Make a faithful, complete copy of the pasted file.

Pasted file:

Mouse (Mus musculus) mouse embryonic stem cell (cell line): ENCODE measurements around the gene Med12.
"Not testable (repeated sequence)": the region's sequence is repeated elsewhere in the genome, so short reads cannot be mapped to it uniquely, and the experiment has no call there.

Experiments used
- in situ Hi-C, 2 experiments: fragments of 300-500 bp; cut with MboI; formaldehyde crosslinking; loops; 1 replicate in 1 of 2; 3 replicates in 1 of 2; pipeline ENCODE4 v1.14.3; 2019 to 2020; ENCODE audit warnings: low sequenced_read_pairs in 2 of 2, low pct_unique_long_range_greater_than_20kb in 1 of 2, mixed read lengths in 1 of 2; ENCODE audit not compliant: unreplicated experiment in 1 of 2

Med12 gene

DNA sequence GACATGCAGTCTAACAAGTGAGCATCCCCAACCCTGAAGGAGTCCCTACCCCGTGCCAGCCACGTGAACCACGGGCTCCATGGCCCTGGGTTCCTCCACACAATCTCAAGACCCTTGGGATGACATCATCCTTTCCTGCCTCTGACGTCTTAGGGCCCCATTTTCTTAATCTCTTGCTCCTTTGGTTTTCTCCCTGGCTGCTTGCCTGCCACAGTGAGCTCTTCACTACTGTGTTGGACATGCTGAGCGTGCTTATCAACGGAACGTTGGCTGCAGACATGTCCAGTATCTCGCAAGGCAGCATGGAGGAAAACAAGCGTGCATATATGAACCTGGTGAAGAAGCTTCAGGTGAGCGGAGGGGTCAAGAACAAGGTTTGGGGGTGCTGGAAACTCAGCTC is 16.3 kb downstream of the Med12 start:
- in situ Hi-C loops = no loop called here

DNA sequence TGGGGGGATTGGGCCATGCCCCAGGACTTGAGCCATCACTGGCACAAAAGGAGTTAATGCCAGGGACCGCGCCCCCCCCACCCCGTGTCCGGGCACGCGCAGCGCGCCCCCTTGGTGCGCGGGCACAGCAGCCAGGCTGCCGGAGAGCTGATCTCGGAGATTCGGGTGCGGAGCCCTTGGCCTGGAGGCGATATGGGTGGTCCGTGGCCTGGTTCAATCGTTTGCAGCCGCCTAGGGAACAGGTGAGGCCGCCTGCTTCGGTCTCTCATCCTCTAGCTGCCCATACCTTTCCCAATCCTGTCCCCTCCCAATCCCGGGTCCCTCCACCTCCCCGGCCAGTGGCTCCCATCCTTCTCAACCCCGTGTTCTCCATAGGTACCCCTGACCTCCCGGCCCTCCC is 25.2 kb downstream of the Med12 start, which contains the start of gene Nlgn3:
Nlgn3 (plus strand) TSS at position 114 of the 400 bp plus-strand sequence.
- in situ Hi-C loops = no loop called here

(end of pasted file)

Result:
Mouse (Mus musculus) mouse embryonic stem cell (cell line): ENCODE measurements around the gene Med12.
"Not testable (repeated sequence)": the region's sequence is repeated elsewhere in the genome, so short reads cannot be mapped to it uniquely, and the experiment has no call there.

Experiments used
- in situ Hi-C, 2 experiments: fragments of 300-500 bp; cut with MboI; formaldehyde crosslinking; loops; 1 replicate in 1 of 2; 3 replicates in 1 of 2; pipeline ENCODE4 v1.14.3; 2019 to 2020; ENCODE audit warnings: low sequenced_read_pairs in 2 of 2, low pct_unique_long_range_greater_than_20kb in 1 of 2, mixed read lengths in 1 of 2; ENCODE audit not compliant: unreplicated experiment in 1 of 2

Med12 gene

DNA sequence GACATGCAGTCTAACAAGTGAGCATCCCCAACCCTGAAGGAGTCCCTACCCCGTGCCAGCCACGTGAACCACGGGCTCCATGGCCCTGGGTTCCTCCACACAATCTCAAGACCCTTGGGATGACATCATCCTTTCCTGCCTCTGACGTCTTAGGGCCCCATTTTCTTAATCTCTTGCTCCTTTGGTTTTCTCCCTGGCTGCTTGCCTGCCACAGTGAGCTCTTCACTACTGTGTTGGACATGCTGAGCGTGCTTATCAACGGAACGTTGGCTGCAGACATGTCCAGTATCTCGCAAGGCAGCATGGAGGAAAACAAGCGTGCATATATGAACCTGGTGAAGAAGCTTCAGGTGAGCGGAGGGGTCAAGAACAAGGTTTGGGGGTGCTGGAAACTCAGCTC is 16.3 kb downstream of the Med12 start:
- in situ Hi-C loops = no loop called here

DNA sequence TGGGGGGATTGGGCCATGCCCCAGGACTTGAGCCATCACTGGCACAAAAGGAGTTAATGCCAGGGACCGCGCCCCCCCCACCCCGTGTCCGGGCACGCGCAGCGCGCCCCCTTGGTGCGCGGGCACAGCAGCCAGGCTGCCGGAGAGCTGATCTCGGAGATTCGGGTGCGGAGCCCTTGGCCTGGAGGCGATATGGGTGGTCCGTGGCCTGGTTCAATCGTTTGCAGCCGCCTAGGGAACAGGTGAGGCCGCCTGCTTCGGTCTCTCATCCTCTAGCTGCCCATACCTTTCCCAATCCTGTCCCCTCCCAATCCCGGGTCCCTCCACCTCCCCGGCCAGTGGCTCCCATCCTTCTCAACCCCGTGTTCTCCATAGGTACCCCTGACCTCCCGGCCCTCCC is 25.2 kb downstream of the Med12 start, which contains the start of gene Nlgn3:
Nlgn3 (plus strand) TSS at position 114 of the 400 bp plus-strand sequence.
- in situ Hi-C loops = no loop called here